The heavily armed WA-116 autogyro "Little Nellie" was included after Ken Adam heard a radio interview with its inventor, RAF Wing Commander Ken Wallis. Little Nellie was named after music hall star Nellie Wallace, who has a similar surname to its inventor. Wallis piloted his invention, which was equipped with various mock-up armaments by John Stears' special effects team, during production.[27]

"Nellie"'s battle with helicopters proved to be difficult to film. The scenes were initially shot in Miyazaki, first with takes of the gyrocopter, with more than 85 take-offs, five hours of flight and Wallis nearly crashing into the camera several times. A scene filming the helicopters from above created a major downdraft, and cameraman John Jordan's foot was severed by the craft's rotor. It was surgically reattached by surgeons visiting the country, and then amputated in London when the surgery was deemed to have been flawed.[62] Jordan would continue work for the Bond series with a prosthetic foot. The concluding shots involved explosions, which the Japanese government did not allow in a national park; hence, the crew moved to Torremolinos, Spain, which was found to resemble the Japanese landscape.[59] The shots of the volcano were filmed at Shinmoedake on Kyushu Island.[63]

The sets of SPECTRE's volcano base, including operative heliport and monorail, were constructed at a lot inside Pinewood Studios, at a cost of $1 million.[59][60] The 45 m (148 ft) tall set could be seen from 5 kilometres (3 miles) away, and attracted many people from the region.[64] Locations outside Japan included using the Royal Navy frigate HMS Tenby, then in Gibraltar, for the sea burial,[65] Hong Kong for the scene where Bond fakes his death, and Norway for the Soviet radar station.[59][61][64]

Sean Connery's then-wife Diane Cilento performed the swimming scenes for at least five Japanese actresses, including Mie Hama.[59] Martial arts expert Donn F. Draeger provided martial arts training, and also doubled for Connery.[66] Lewis Gilbert's regular editor, Thelma Connell, was originally hired to edit the film. However, after her initial, almost three-hour cut received a terrible response from test audiences, Peter R. Hunt was asked to re-edit the film. Hunt's cut proved a much greater success, and he was awarded the director's chair on the next film as a result.[67]


On Her Majesty's Secret Service

Filming at Piz Gloria, Switzerland

Principal photography began in the Canton of Bern, Switzerland, on 21 October 1968, with the first scene shot being an aerial view of Bond climbing the stairs of Blofeld's mountain retreat to meet the girls.[68] The scenes were shot at the revolving restaurant Piz Gloria, located atop the Schilthorn near the village of Mürren. The location was found by production manager Hubert Fröhlich after three weeks of location scouting in France and Switzerland.[69] The restaurant was still under construction, but the producers found the location interesting,[why?][7] and had to finance the provision of electricity and the aerial lift to make filming there possible.[68] The first chase scene in the Alps was shot at the Schilthorn and the second one at Saas-Fee, while the Christmas celebrations were filmed in Grindelwald, and some scenes were shot on location in Bern.[70] Production was hampered by weak snowfall which was unfavourable to the skiing action scenes. The producers even considered moving to another location in Switzerland, but it was taken by the production of Downhill Racer.[7] The Swiss filming ended up running 56 days over schedule.[69] In March 1969, production moved to England, with London's Pinewood Studios being used for interior shooting, and M's house being shot in Marlow, Buckinghamshire. In April, the filmmakers went to Portugal, where principal photography wrapped in May.[68][7] The pre-credit coastal and hotel scenes were filmed at Hotel Estoril Palacio in Estoril and Guincho Beach, Cascais,[71] while Lisbon was used for the reunion of Bond and Tracy, and the ending employed a mountain road in the Arrábida National Park near Setúbal.[70] Harry Saltzman wanted the Portuguese scenes to be in France, but after searching there, Peter Hunt considered that not only were the locations not photogenic, but were already "overexposed".[72]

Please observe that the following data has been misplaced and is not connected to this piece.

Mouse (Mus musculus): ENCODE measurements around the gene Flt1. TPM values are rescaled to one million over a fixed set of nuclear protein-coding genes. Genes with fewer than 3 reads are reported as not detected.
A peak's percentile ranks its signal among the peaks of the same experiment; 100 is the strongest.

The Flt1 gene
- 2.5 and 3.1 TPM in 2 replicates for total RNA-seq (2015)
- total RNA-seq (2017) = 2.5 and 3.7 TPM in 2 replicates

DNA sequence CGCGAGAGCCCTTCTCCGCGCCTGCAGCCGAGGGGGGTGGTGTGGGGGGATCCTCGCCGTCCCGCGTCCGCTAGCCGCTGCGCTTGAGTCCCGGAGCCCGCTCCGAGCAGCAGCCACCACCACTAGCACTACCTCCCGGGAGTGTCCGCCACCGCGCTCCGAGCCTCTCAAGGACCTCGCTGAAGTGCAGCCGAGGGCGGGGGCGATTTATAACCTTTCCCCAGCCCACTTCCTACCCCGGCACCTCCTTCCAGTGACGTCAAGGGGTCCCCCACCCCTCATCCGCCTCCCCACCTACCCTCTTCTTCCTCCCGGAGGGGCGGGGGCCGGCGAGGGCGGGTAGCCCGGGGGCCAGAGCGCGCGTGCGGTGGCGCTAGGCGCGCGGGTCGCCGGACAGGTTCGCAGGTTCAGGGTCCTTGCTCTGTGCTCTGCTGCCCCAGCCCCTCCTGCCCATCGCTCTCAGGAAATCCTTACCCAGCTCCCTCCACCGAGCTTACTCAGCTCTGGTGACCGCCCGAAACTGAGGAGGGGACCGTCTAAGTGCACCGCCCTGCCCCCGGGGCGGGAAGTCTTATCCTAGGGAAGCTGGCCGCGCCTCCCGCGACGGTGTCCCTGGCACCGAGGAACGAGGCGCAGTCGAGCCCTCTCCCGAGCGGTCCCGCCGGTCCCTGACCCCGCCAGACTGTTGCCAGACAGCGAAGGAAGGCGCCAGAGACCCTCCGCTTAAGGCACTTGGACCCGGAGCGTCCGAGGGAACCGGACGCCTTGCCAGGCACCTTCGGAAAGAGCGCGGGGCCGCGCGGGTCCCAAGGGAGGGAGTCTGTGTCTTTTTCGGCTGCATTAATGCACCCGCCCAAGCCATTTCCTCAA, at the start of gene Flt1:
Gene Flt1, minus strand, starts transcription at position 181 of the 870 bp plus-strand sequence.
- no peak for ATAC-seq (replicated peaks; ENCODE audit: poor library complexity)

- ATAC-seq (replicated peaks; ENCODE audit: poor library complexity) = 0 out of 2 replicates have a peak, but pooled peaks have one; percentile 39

Cameraman Johnny Jordan dangling from a helicopter

While the first unit shot at Piz Gloria, the second unit, led by John Glen, started filming the ski chases.[73] The downhill skiing involved professional skiers, and various camera tricks. Some cameras were handheld, with the operators holding them as they were going downhill with the stuntmen, and others were aerial, with cameramen Johnny Jordan – who had previously worked in the helicopter battle of You Only Live Twice — developing a system where he was dangled by an 18 feet (5.5 m) long parachute harness rig below a helicopter, allowing scenes to be shot on the move from any angle.[68] The bobsledding chase was also filmed with the help of Swiss Olympic athletes,[7][74] and was rewritten to incorporate the accidents the stuntmen suffered during shooting, such as the scene where Bond falls from the sled. Blofeld getting snared with a tree was performed at the studio by Savalas himself, after the attempt to do this by the stuntman on location came out wrong.[68] Heinz Lau and Robert Zimmermann served as the stunt doubles for Bond and Blofeld during the bobsleigh scene.[3] Glen was also the editor of the film, employing a style similar to the one used by Hunt in the previous Bond films, with fast motion in the action scenes and exaggerated sound effects.[7]